Today’s lesson: service.
August 18, 2007: 1.5 hours, 8 children, average age 8. Our last regular children’s class before school starts again! We had five of our usual kids and three cousins, and the group dynamic was great—although there was a little too much between-cousins tousling for the spiritual atmosphere of the children’s class. After two weeks of daily outreach classes, though, I had gotten used to playing kindergarten cop, so it was manageable. Most of the children said prayers, after which we memorized “O God, guide me” for the sake of our new students (and to refresh the memory of the kids who hadn’t been around during the summer) and then sang the same prayer in Haitian Creole (since several of our children come from Haitian families). We used the “step game” to help memorize the quote, but we noticed a couple of problems with it: 1) the game doesn’t work so well when there are lots of children (say, eight or more) in a line; 2) the game doesn’t work so well when the children can’t read well. We may adapt it for use with this class, which typically takes place indoors rather than outdoors and has fewer high-energy children than the outreach class. One nice thing is that we involved the children in snack time more than usual; for example, one set out a plate of cookies and poured juice for the others, while another helped wash dishes afterwards, and others helped to put away the colouring materials before we went outside for the end of class. The child who washed dishes—usually a rather distracted child—even thanked us for letting him serve in that way. nice 🙂
Today’s lesson: truthfulness.
August 17, 2007: 1 hours, 3 children, average age 7-8. Our calmest outreach class so far! Due to rain, we had to move the classes inside for the evening, at the home of a Baha’i who recently moved into the area. (more in a bit.)
Today’s lesson: service.
August 16, 2007: ~1 hour, 4 children, average age 6-7. Outreach class. Our last outdoor outreach class during the two-week pilot phase. With a week and a half’s worth of experience with these children under our belt, we were able to manage the class better than before. We used lots of movement-based activities to accommodate the uppity ones; they all enjoyed learning the “rescue carry” maneuver during the game. The entire class was basically taken straight from Lesson 5 of Ruhi Book 3, including the song (“Look At Me, Follow Me”), the quote, and the story. I think the children liked it, although there was an incident where I had to physically restrain one of the children while telling the story to avoid allowing him to fight with others. I took him aside afterwards, before we played the games, and told him firmly that he was welcome to stay in the class as long as he cooperated in the activities and respected the other children in the class—meaning no more fighting. It seems to have helped, even though we still had to monitor him very closely to curb any further outbursts.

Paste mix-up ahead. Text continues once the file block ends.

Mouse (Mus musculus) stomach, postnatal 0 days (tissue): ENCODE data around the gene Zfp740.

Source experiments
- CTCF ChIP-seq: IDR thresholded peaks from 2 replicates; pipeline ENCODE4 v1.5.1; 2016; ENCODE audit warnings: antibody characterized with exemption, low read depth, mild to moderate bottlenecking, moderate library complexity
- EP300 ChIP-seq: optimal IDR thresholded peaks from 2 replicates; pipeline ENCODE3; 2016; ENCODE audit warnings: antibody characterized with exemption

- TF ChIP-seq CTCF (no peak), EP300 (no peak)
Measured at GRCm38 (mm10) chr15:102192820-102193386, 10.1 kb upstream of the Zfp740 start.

Today’s lesson: love.
August 15, 2007: ~1 hour, 3 children, average age 8. Outreach class. We began with a new format for this class, to accommodate our group’s high energy level: colouring first to calm the kids down. So far, it seems to work like a charm – it may take a few minutes to convince some of them to colour instead of playing games, but once they’re convinced, they’ll be able to concentrate enough to say prayers together. We also created a new movement-based game for this lesson, called “rose tag”; it’s explained on the lesson page.
the past week, I’ve been involved with a neighbourhood teaching/outreach project that’s endeavouring to offer all of the core activities in tandem to the local community. some of us are looking after junior youth activities, home visits with local residents, and study circles; I’m helping to look after a children’s class. After teaching a couple of classes to an enormous ring of kids the first few days, we split the class into a younger (5-9) and an older (10-11) class, with the younger children studying lessons from Book 3 of the Ruhi curriculum and the older children studying lessons from Book 3A (aka the old Book 5). As reported tonight, we’ve had an average of 8 children in both children’s classes together, and an average of 5 junior youth—and that’s only in one part of the neighbourhood.
you can read my reflections on one of our first classes.
Today’s lesson: justice.
August 9, 2007: ~1 hours, 4 children, average age 8. Outreach class. We basically took this class straight out of Ruhi Book 3 with very few modifications, and it went alright. The boys in our class, including one who seems to have something similar to ADHD, had some trouble staying still—and hence participating—so it wasn’t perfect. To accomodate, we introduced a new type of movement-based activity to help them have the patience to memorize quotes and prayers: the “step game“, in which children stand in a line and slowly advance one step at a time, each saying one word of a quote in sequence when they step ahead, continuing until they cross a finish line. We used bristol board to write out quotes and prayers in large print so that they can easily be seen from a distance; the kids love this game, and always want to take turns holding the bristol board for the others. We’ll be using this game a lot in future.
starting the step game.
sharing towel space (from Ruhi Bk 3).